React Native Project Setup for large projects

Andon Sikavica
January 18th, 2016 · 2 min read

React Native does a lot with its project initialization using the following command:

1react-native init AwesomeProject

It creates a basic setup for the iOS and Android projects, as well as giving a simple structure how the code is organized. This is very nice for smaller projects, or when you just need to get into creating apps straight-away.

As soon as you work on a larger projects, you will need to:

  • split up the project into multiple projects
  • allow proper code sharing between the projects

This seem like a simple task for any dependency management tool, and indeed using npm, you can easily do this. The thing is, you also want to develop in all the projects in parallel. For this, you usually use:

1npm link

Unfortunately, the React Packager at the moment does not resolve symlinks properly and having this kind of setup is not easily possible. There is a Product Pain already for this, so give it a bit of up-vote please.

Developer experience in React Native is really awesome.

… so it was at upmost importance to have the same in any kind of setup we choose. Weather you work in a sub-project or a target-project, it should not matter. You change something and you want the refresh to work.


The solution we came is based on the following:

  • Git Submodules for the core projects
  • Custom configuration for React Packager delivered viarn-cli-config Using git submodules is straightforward. You create your sub-projects as any other project. In your top-most target project, where you want to use the sub-projects, you reference them as git submodules.

Lets go with an example. We have a main project named awesome-project; and a sub-project named awesome-components. To include awesome-components into awesome-project, in awesome-project you do:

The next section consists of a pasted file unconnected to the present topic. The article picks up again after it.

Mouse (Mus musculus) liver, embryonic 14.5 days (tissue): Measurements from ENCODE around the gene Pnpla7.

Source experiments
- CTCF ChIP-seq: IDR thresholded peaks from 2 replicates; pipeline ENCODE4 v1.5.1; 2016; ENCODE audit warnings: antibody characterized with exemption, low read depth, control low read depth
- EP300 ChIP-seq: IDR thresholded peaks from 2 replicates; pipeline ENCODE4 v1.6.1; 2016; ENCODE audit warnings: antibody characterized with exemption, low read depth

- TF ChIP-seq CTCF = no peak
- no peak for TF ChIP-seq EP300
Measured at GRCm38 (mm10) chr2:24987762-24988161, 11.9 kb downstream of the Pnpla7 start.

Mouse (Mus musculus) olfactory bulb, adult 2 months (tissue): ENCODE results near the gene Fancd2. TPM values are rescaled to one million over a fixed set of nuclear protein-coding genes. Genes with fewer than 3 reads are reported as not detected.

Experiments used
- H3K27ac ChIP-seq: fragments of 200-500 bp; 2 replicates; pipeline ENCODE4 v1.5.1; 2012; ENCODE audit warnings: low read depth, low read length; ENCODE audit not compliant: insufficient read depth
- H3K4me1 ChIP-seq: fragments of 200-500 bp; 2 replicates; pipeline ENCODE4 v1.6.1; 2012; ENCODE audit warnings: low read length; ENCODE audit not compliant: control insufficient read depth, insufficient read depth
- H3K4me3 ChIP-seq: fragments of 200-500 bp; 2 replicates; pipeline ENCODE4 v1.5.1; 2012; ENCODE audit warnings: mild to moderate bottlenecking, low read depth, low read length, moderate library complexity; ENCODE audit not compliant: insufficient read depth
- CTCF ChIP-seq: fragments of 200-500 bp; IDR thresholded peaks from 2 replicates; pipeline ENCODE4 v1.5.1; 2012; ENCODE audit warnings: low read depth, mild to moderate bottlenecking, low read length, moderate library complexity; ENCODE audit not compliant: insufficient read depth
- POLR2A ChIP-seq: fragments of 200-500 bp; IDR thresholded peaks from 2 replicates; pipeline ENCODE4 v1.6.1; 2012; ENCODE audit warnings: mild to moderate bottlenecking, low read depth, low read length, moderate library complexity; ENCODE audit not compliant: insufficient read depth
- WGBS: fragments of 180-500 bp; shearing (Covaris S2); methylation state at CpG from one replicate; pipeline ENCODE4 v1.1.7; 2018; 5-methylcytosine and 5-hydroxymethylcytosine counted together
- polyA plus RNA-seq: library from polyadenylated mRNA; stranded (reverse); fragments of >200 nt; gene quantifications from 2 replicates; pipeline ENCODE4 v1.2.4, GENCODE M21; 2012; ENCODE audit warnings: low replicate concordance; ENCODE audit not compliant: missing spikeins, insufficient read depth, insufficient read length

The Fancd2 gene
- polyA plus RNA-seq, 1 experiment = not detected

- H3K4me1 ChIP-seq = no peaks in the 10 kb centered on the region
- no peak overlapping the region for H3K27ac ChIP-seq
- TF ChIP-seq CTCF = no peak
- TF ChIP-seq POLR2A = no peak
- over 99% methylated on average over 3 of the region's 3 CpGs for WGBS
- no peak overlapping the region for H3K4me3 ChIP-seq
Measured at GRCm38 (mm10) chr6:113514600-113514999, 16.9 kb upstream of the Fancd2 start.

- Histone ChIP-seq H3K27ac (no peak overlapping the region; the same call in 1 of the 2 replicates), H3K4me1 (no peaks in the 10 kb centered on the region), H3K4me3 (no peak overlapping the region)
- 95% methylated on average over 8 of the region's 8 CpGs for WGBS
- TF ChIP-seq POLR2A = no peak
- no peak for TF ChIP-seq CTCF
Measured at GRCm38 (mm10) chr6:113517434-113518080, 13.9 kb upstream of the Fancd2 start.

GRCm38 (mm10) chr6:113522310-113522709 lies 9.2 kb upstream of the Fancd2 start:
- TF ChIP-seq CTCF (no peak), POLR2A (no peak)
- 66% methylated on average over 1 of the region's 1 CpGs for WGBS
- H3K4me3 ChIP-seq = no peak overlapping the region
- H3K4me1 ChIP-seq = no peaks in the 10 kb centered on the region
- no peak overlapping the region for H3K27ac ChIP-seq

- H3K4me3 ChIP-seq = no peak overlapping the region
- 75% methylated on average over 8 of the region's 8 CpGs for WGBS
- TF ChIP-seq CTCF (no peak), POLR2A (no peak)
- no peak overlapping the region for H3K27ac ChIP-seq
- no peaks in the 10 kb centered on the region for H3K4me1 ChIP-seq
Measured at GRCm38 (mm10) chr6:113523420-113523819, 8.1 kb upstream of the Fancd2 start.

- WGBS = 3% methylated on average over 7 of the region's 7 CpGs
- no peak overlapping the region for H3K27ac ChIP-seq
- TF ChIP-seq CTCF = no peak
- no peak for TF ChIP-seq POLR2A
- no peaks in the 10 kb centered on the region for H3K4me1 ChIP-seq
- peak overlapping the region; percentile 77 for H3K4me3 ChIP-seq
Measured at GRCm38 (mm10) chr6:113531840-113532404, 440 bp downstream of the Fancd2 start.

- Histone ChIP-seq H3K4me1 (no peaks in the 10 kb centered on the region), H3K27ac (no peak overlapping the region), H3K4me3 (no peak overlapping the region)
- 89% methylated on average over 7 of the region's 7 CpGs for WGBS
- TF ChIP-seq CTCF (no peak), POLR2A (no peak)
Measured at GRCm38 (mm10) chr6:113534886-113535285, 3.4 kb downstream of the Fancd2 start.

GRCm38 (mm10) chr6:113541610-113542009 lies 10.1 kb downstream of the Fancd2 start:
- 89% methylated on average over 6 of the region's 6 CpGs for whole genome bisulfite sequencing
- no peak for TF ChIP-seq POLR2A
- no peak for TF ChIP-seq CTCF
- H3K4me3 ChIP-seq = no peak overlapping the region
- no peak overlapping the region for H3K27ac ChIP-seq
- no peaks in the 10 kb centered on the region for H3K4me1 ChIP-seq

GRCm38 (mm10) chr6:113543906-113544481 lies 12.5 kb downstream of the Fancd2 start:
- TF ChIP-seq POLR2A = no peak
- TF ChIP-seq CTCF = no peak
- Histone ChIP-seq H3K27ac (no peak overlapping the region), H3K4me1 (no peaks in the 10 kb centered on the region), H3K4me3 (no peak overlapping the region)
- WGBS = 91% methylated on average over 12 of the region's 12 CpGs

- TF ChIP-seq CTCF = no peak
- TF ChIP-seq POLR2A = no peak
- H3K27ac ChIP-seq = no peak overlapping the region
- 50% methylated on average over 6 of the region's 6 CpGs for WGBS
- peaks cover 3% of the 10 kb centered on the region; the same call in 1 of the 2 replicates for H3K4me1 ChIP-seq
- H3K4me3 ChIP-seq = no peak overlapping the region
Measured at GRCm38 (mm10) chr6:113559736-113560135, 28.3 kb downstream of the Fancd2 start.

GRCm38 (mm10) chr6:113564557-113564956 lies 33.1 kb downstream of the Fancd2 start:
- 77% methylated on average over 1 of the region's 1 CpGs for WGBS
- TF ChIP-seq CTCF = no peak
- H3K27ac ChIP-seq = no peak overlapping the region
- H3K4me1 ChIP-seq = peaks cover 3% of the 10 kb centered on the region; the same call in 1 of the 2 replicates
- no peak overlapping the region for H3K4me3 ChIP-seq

1git submodule add <git-repo-awesome-components>
2cd awesome-components
3git fetch
4git pull origin master

In case you have multiple projects, and you want to move them to one folder (example modules), than you can do this with:

1mkdir modules
2git mv awesome-components modules/awesome-components

Next on the list is using awesome-components into awesome-projects. Many suggestions out there are just using something like the following in the main project:

1require (../../../modules/awesome-components/play.js);

To solve this, you can put a custom configuration in the main project, like the following:

1// rn-cli.config.js
3'use strict';
5var path = require('path');
7var config = {
8 getProjectRoots() {
9 return getRoots();
10 },
12 getAssetRoots() {
13 return getRoots();
14 },
18function getRoots() {
19 return [
20 __dirname,
21 path.resolve(__dirname, 'modules/awesome-components'),
22 path.resolve(__dirname, 'modules/awesome-core')
23 ];
26module.exports = config;

With this, you can have the previous require written like you usually do for any dependent library you use:

1require (awesome-components/play.js);


This setup was made with several considerations in mind:

  • Larger code-base split up in multiple projects that share code.
  • Larger development team that can work on multiple projects.
  • Great developer experience, same as the one you have with the vanilla React Native setup.

While every non-trivial project can easily fall into this category, there are several drawbacks to this approach that are worth considering:

  • Using git submodules will have an impact on your workflow. We believe that the default behavior of git in this kind of setup is pretty good and did not had any hurdles. Still, you need to understand how git is tracking the commits in relation to the pointers of the sub-modules.
  • The relations and impact of the transitive dependencies still needs to be explored and checked. In our setups we sticked to having all the dependencies in the main (top-most) project.

Hope this setup will help you bring better structure to your React Native projects.

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